Last week I woke up in the middle of the night in a hotel room with "The Night Circus" and ideas of a "Fusion Museum" whizzing around my head.
Fusion is a great concept --- the idea of taking a number of different things and combining them into one entity. It's no surprise then that "fusion" can meaningfully turn up whether you're talking about music, art, cooking, or science. And notions of "fusion" and Erin Morgenstern’s brilliant novel "The Night Circus"
might actually both point toward new ways of thinking about what museums can do, and how.
(A slight diversion first to say a few words about The Night Circus: it is a novel that sucks you in from the start; the structure of interconnected stories and narrative pathways echo the structure of the titular circus itself. And what a circus it is! I kept thinking: "this would make a great exhibit" or "it would be cool to create an environment that lets visitors do this."
Obviously, The Night Circus is a novel, not a museum how-to manual, but museum folks will find much to enjoy, and think about here
There have been interlocking ideas in the zeitgeist of how passive audiences --- in theater, in museums, in consumer culture --- can become more active participants. These ideas have been bubbling up and taking hold in museums, especially the elements of Maker culture and immersive theater. I'm not talking about only event or program driven museums here, but rather places that are combining exhibits, programs, and environments in new and artful ways.
The City Museum
seems like a good example of one possible type of fusion museum to me --- it crosses between art, science, and history in its content and it allows visitors to move through a wide variety of spaces and experiences at their own pace. Turn a corner guided by the smell of toast and you might find yourself in an exhibition about toasters. (With a volunteer at the back offering to make you a piece of toast using a vintage toaster.)
Several museums have partnered with the folks behind MAKE magazine and the Maker Faires
to create experiences for their audiences to actively explore ideas, tools, and materials. In addition to Maker Faires (and mini-Maker Faires
) which pop up and pitch their tents (like the Circus!) and then move on to the next venue, museums have been looking for ways to develop permanent exhibition spaces that move beyond the traditional make-and-take areas using recycled materials.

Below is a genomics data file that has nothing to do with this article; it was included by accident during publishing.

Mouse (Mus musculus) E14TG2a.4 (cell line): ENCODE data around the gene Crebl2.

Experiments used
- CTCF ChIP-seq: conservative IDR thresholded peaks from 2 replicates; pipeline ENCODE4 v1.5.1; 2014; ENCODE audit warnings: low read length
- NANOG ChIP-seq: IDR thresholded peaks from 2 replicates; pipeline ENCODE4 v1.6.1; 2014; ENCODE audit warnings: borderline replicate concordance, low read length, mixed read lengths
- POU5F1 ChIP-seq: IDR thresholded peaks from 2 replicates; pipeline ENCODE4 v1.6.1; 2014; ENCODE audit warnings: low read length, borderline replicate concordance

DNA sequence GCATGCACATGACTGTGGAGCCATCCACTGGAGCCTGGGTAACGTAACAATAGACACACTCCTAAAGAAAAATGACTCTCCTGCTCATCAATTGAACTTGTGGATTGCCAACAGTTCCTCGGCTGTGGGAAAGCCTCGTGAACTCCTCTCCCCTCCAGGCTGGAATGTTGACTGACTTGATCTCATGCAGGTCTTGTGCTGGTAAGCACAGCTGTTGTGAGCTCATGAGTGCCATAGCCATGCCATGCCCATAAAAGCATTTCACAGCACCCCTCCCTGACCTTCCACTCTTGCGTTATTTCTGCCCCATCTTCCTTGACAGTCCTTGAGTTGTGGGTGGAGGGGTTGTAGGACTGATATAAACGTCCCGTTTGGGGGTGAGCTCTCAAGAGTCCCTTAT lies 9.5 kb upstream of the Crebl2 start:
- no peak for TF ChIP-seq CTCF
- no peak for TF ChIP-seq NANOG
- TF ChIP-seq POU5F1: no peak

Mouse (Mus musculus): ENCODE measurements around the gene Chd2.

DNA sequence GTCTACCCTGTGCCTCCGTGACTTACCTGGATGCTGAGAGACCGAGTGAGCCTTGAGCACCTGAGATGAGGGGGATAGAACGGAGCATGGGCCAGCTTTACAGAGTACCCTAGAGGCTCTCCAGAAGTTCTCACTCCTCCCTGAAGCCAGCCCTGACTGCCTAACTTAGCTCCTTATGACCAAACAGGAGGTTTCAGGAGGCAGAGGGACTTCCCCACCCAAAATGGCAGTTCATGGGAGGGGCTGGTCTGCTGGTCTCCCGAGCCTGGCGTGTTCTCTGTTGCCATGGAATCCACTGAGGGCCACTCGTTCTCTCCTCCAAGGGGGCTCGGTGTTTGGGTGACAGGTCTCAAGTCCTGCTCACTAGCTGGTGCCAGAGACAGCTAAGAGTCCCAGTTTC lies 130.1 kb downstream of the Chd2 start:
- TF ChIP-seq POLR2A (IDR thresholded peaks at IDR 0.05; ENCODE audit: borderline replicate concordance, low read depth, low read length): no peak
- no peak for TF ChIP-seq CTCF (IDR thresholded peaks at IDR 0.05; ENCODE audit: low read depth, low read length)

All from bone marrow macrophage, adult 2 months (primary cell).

Notable examples of spaces that give visitors the space (both intellectually and architecturally) to play with ideas and materials include The Tinkering Studio
at the Exploratorium and MAKESHOP
at the Children's Museum of Pittsburgh. These spaces are not driven solely by content (although content is clearly there) but rather by process.
If you're thinking of the possibilities of fusing participatory workshops and programs with exhibition spaces a Maker-oriented space should definitely be on your agenda. A word of caution however, fusion spaces and experiences require a certain amount of "care and feeding." If your organization doesn't yet have the internal capacity
to maintain and evolve the things you set into motion, they will eventually stagnate, if not outright fail.
If you go to any museum conference or gathering of museum professionals, you will inevitably here the term "immersive environment" come up. But like most buzzwords, the real question is "Yes, but what does that actually mean in practice?" I would contend that if you are looking for a fusion of interesting objects, evocative environments, and passionate theatrical storylines and techniques, that you would be well served to consider the work of the UK group Punchdrunk
. (Interestingly, Erin Morgenstern recognizes Punchdrunk in the acknowledgments to The Night Circus ...)
In their own words: "Punchdrunk has pioneered a game changing form of immersive theatre in which roaming audiences experience epic storytelling inside sensory theatrical worlds. Blending classic texts, physical performance, award-winning design installation and unexpected sites, the company's infectious format rejects the passive obedience usually expected of audiences.
Lines between space, performer and spectator are constantly shifting. Audiences are invited to rediscover the childlike excitement and anticipation of exploring the unknown and experience a real sense of adventure. Free to encounter the installed environment in an individual imaginative journey, the choice of what to watch and where to go is theirs alone."
Punchdrunk currently has a show in New York called "Sleep No More"
which uses Shakespeare's Macbeth as its starting point. Participants (not merely audience members) move through an old hotel and explore spaces or interact with actors in a non-linear way. Put simply, Punchdrunk's work will leave you
discombobulated, but in a good way. More importantly for museum people, and especially exhibit designers, attending a Punchdrunk performance will force you to reexamine your notions of what is possible inside exhibitions and museums --- how much freedom people can have to explore ideas and spaces simultaneously. If you are near NYC and you hurry you still might be able to get tickets!
I would be remiss if I didn't insert a sincere tip of the hat here also to Seb Chan and his blog post, "An exhibition is a mixtape"
which seems to cross over into a (perhaps?) related notion for a radical shift in the making of museum exhibitions (and he also name-checks "Sleep No More" in his blog for good measure!)
So here the blog post comes to an end. Is there something to the notion of creating "fusion" experiences in museums that woke me up in the middle of the night or was it all a bit of a fever dream?
Creating your own experiments in museum fusion? Tell us more in the comments section below, or send me an email
directly. I'd love to hear more about these sorts of ideas.
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